Work With Boys

When I first set out in private practice in 1993, I did not have an intention of specializing in working with boys. I welcomed individuals, couples, families, and children of both genders into the therapy room, and I still do. Yet, over the years, as families discovered that my down-to-earth, no-nonsense approach with their sons got positive results, word spread, and other families contacted me to work with their boys and young men.

Boys respond to my team approach, where they are not the sole focus. Instead of putting a spotlight on the boy and treating him as if he is “the problem,” I work with the whole family. I share with them that parents and boys each have work to do, and our sessions consist of getting clear on everybody’s role in this work.

Self-Empowerment Is Key

The ultimate objective of my work with boys is self-empowerment. Boys will inevitably face challenges, obstacles, and problems as they go through life, and it is parents’ job to help boys learn to manage the natural stress that results from these issues. With their parents’ help, boys will eventually learn to manage life’s challenges, obstacles, and problems on their own. Challenge by challenge, moment by moment, stage by stage, self-empowerment emerges. Over time, the boy evolves into a successful and self-managing adult.

When the family system is broken or simply not working at full capacity, boys will move from the natural stress of school and life to panic (getting into trouble) or passivity (withdrawing from life). This can manifest as boys getting into fights, skipping school, abusing drugs or sex, becoming addicted to technology, not being able to hold a job, and more. If left unaddressed, this panic or passivity can turn into helplessness and hopelessness for both boys and their parents. My goal is to help boys and their families find hope again.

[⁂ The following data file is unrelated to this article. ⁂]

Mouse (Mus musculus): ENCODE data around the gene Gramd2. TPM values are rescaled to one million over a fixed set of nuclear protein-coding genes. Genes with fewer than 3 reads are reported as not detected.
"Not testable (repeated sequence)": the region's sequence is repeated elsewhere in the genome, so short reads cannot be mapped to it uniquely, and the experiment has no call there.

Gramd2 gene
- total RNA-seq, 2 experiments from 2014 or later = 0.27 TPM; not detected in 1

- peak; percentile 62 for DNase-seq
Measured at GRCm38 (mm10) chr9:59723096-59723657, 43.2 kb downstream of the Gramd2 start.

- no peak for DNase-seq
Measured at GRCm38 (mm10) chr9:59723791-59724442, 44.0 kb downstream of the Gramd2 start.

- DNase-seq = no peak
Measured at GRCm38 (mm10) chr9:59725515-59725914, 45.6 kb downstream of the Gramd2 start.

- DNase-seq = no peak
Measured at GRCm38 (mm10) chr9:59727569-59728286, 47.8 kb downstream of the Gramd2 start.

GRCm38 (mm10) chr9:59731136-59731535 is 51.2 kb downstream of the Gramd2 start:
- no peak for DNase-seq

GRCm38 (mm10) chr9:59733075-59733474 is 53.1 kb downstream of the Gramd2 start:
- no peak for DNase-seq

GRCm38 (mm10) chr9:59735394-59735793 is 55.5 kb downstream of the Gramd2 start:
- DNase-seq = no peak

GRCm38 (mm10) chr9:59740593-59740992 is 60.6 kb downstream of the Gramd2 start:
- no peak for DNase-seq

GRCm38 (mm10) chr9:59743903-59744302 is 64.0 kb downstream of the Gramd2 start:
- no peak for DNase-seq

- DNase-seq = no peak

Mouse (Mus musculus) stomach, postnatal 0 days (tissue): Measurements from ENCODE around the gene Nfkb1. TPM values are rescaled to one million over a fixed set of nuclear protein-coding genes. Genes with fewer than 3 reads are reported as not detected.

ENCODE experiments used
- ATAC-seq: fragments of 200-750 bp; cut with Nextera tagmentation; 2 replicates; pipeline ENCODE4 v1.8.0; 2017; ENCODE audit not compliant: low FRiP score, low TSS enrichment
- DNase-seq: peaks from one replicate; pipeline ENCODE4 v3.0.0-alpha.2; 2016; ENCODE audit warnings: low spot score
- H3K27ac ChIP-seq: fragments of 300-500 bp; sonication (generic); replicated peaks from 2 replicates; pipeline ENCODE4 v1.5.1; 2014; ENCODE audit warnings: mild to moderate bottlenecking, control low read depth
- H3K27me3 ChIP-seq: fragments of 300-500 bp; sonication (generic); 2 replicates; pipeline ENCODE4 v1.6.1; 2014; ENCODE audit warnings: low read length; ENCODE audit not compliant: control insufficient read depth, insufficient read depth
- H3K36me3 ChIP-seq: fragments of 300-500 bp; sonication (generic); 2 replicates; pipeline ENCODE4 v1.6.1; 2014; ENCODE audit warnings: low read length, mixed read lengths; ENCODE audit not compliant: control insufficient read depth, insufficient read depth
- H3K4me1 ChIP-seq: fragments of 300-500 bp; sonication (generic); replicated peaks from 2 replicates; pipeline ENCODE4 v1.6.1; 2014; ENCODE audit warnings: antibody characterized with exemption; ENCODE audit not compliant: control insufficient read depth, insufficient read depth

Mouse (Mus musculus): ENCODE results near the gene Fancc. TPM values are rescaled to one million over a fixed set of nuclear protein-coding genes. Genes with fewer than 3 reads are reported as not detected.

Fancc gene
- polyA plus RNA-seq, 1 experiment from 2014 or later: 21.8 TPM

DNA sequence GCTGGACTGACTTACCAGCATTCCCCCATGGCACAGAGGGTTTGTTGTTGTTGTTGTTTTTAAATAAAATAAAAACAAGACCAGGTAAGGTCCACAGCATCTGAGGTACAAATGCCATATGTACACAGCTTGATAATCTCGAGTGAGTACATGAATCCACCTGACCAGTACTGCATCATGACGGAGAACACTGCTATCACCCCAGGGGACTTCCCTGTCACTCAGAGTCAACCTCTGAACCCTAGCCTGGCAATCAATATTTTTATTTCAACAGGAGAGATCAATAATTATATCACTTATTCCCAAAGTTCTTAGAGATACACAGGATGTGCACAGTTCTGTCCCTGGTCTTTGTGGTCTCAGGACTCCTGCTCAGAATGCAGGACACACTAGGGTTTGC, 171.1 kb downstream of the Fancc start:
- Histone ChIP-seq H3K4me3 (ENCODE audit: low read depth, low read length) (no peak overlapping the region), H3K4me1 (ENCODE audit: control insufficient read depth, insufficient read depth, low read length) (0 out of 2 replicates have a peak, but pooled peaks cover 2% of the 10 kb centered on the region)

Cultivating Mindsets, Fulfilling Roles

I do this by encouraging parents to foster four mindsets in their sons–a mindset of hard work, problem-solving, team, and health. These four mindsets counteract some of the more problematic aspects of modern culture that have made parenting in the 21st century particularly challenging. These aspects include technology, affluence, and a shift from an adult-centric to a child-centric culture.

I also coach parents and sons to do their work and take on their respective roles. We discover together how these roles change over the years as a boy moves from early childhood to adolescence to adulthood. A parents’ job over the course of a young man’s growing up years is to usher him progressively toward more and more independence and self-empowerment and these shifting roles enable that growth to take place.

Boys need to know what their work is and so do parents. When we engage in family therapy or life coaching together, these roles become clear. No one member of the family is in the hot seat, and everyone has a part and a place.

36 Main Street - The Mews
Stockbridge, MA 01262
(413) 298-4544

Got Questions?
Send a Message!